High-resolution simulations of the last glacial maximum climate over Europe: a solution to discrepancies with continental palaeoclimatic reconstructions?
- First Online:
- 551 Downloads
The analyses of low-resolution models simulations of the last glacial maximum (LGM, 21 kyr BP) climate have revealed a large discrepancy between all the models and pollen-based palaeoclimatic reconstructions. In general, the models are too warm relative to the observations, especially in winter, where the difference is of the order of 10°C over western Europe. One of the causes of this discrepancy may be related to the low spatial resolution of these models. To assess the impact of using high-resolution models on simulated climate sensitivity, we use three approaches to obtain high-resolution climate simulations over Europe: first an atmospheric general circulation model (AGCM) with a stretched grid over Europe, second a homogeneous T106 AGCM (high resolution everywhere on the globe) and last a limited area model (LAM) nested in a low-resolution AGCM. With all three methods, we have performed simulations of the European climate for present and LGM conditions, according to the experimental design recommended by the Palaeoclimate Modeling Intercomparison Project (PMIP). Model results have been compared with updated pollen-based palaeoclimatic indicators for temperature and precipitation that were initially developed in PMIP. For each model, a low-resolution global run was also performed. As expected, the low-resolution simulations underestimate the large cooling indicated by pollen data, especially in winter, despite revised slightly warmer reconstructions of the temperatures of the coldest month, and show results in the range of those obtained in PMIP with similar models. The two high-resolution AGCMs do not improve the temperature field and cannot account for the discrepancy between model results and data, especially in winter. However, they are able to reproduce trends in precipitation more closely than their low-resolution counterparts do, but the simulated climates are still not as arid as depicted by the data. Conversely, the LAM temperature results compare well with climate reconstructions in winter but the simulated hydrological cycle is not consistent with the data. Finally, these results are discussed in regard of other possible causes for discrepancies between models and palaeoclimatic reconstructions for the LGM European climate.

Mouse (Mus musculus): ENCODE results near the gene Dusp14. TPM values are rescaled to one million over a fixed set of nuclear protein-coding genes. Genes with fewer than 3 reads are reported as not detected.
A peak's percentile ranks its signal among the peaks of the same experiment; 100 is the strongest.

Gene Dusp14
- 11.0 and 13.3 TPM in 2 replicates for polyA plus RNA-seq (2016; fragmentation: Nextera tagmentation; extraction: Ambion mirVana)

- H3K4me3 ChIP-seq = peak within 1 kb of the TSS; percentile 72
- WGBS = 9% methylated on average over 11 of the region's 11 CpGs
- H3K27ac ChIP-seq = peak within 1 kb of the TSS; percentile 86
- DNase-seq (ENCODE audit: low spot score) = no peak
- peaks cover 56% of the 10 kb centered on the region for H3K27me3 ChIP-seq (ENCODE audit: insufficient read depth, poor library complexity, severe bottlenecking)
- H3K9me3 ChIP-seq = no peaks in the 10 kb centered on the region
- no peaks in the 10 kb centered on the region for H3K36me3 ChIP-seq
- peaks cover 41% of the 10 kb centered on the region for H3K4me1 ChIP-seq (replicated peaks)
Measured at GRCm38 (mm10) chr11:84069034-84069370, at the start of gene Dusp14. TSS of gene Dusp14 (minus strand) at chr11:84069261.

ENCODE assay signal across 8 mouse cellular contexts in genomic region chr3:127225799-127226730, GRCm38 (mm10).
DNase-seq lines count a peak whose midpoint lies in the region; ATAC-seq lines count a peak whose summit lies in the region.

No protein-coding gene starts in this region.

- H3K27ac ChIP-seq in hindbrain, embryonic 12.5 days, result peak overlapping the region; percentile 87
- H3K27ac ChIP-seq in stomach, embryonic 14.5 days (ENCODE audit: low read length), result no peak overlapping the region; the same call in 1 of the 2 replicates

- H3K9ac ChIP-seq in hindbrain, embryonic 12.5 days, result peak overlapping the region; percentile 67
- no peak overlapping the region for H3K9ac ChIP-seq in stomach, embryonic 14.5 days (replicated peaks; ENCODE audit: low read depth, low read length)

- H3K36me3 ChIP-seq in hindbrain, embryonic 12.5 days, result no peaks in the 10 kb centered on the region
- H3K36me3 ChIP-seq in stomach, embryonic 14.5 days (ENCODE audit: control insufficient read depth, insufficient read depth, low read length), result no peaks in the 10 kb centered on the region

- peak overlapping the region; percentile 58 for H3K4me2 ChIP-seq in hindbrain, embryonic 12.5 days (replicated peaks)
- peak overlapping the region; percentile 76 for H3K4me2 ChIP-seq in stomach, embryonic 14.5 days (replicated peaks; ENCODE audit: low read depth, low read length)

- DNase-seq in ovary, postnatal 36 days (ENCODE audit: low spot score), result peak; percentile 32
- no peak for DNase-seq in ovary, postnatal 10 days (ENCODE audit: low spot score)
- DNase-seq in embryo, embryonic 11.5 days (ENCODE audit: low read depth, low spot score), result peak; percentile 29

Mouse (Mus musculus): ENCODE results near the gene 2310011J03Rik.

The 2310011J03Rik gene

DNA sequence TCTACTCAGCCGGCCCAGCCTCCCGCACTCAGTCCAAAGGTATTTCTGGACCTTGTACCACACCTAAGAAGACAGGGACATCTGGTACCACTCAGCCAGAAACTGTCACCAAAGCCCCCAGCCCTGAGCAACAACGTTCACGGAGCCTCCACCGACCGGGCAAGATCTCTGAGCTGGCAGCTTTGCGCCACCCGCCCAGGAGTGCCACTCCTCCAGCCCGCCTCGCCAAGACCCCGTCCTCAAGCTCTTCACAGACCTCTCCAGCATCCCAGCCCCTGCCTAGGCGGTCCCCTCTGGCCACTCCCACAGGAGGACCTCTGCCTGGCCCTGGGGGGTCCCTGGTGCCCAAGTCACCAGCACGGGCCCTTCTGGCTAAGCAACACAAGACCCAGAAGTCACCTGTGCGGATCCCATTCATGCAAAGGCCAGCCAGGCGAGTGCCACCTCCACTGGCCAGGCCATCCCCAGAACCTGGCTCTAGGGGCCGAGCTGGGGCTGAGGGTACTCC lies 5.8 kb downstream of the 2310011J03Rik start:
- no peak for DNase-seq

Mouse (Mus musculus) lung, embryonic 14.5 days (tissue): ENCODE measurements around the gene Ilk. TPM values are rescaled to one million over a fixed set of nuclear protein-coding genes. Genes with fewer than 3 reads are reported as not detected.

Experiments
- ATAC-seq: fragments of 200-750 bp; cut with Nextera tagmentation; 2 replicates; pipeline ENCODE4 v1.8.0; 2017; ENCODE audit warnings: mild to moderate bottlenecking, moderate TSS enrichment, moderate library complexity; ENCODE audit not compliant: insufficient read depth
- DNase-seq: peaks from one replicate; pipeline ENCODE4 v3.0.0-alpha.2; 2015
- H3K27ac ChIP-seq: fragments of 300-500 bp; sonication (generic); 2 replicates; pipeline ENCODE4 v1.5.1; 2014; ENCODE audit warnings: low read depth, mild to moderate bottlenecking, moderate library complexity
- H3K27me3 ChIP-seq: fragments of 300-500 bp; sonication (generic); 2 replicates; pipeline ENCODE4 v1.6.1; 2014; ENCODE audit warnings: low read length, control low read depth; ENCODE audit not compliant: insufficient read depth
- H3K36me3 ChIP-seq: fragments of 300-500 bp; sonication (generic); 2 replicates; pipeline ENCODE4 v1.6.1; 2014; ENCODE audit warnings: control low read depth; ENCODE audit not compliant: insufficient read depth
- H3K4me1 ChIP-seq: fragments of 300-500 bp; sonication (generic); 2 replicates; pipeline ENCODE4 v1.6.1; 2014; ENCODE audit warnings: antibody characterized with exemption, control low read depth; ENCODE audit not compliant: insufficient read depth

- Beaudouin C (2003) Effets du dernier cycle sur la végétation de la basse vallée du Rhône et sur la sédimentation de la plate-forme du golfe du Lion d’après la palynologie. PhD Thesis, Claude Bernard University of Lyon 1, France 417 pGoogle Scholar
- Braconnot P, Joussaume S, Harrison SP, Hewitt C, Valdes PJ, Ramstein G, Stouffer RJ, Otto-Bliesner B, Taylor T (2003) The second phase of the Paleoclimate Modelling Intercomparison Project (PMIPII). Clivar ExchangesGoogle Scholar
- CLIMAP (1981) Seasonal reconstructions of the Earth’s surface at the last glacial maximum. Map Chart Series MC–36 Geological Society of America, Boulder, ColoradoGoogle Scholar
- Harrison SP, Braconnot P, Joussaume S, Hewitt C, Stouffer RJ (2002) Fourth international workshop of the Palaeoclimate Modelling Intercomparison Project (PMIP): launching PMIP Phase II. EosGoogle Scholar
- Joussaume S, Taylor KE (1995) Status of the Paleoclimate Modelling Intercomparison Project (PMIP). In: Proceedings of the first international AMIP scientific conference, Monterrey, California, USA, 15–19 May 1995, WRCP–92, pp 425–430Google Scholar
- Kageyama M, Harrison SP, Abe-Ouchi A (2004) The depression of tropical snowlines at the last glacial maximum: what can we learn from climate model experiments? Quatern Int (in press)Google Scholar
- Kislov AV, Tarasov PE, Sourkova GV (2002) Pollen and other proxy-based reconstructions and PMIP simulations of the last glacial maximum mean annual temperature: an attempt to harmonize the data-model comparison procedure. Acta Palaeontol Sinica 41:539–545Google Scholar
- Numaguti A, Takahashi M, Nakajima T, Sumi A (1997) Description of CCSR/NIES Atmospheric General Circulation Model. In: CGER’s Supercomputer Monograph Report, Center for Global Environmental Research, National Institute for Environmental Studies, vol3, pp 1–48Google Scholar
- Peyron O, Bégeot C, Brewer S, Heiri O, Magny M, Millet L, Ruffaldi P, Van Campo E, Yu G (2004) Lateglacial climate in the Jura Mountains (France) based on different quantitative reconstruction approaches from pollen, lake-levels, and chironomids. Q ResGoogle Scholar
- Poutou E (2003) Etude numérique du rôle des interactions entre la surface et l’atmosphère dans le cadre d’un changement climatique aux hautes latitudes nord. PhD Thesis, Joseph Fourier University of Grenoble 1, France 336 pGoogle Scholar
- Weinelt M, Sarnthein M, Pflaumann U, Schulz H, Jung S, Erlenkeuser H (1996) Ice-free nordic seas during the last glacial maximum? Potential sites of deepwater formation. Paleoclimates 1:283–309Google Scholar